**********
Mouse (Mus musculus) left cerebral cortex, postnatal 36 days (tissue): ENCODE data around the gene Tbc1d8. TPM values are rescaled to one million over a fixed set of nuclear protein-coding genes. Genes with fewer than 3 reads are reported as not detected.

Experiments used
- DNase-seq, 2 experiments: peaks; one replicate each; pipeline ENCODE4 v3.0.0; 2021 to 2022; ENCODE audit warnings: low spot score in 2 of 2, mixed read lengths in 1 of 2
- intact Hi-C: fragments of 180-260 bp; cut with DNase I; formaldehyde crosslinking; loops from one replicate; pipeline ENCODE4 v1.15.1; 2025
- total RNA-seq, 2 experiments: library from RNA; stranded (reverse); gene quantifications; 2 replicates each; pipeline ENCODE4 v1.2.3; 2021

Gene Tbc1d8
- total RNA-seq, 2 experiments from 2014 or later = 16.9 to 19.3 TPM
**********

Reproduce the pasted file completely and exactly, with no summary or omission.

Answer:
Mouse (Mus musculus) left cerebral cortex, postnatal 36 days (tissue): ENCODE data around the gene Tbc1d8. TPM values are rescaled to one million over a fixed set of nuclear protein-coding genes. Genes with fewer than 3 reads are reported as not detected.

Experiments used
- DNase-seq, 2 experiments: peaks; one replicate each; pipeline ENCODE4 v3.0.0; 2021 to 2022; ENCODE audit warnings: low spot score in 2 of 2, mixed read lengths in 1 of 2
- intact Hi-C: fragments of 180-260 bp; cut with DNase I; formaldehyde crosslinking; loops from one replicate; pipeline ENCODE4 v1.15.1; 2025
- total RNA-seq, 2 experiments: library from RNA; stranded (reverse); gene quantifications; 2 replicates each; pipeline ENCODE4 v1.2.3; 2021

Gene Tbc1d8
- total RNA-seq, 2 experiments from 2014 or later = 16.9 to 19.3 TPM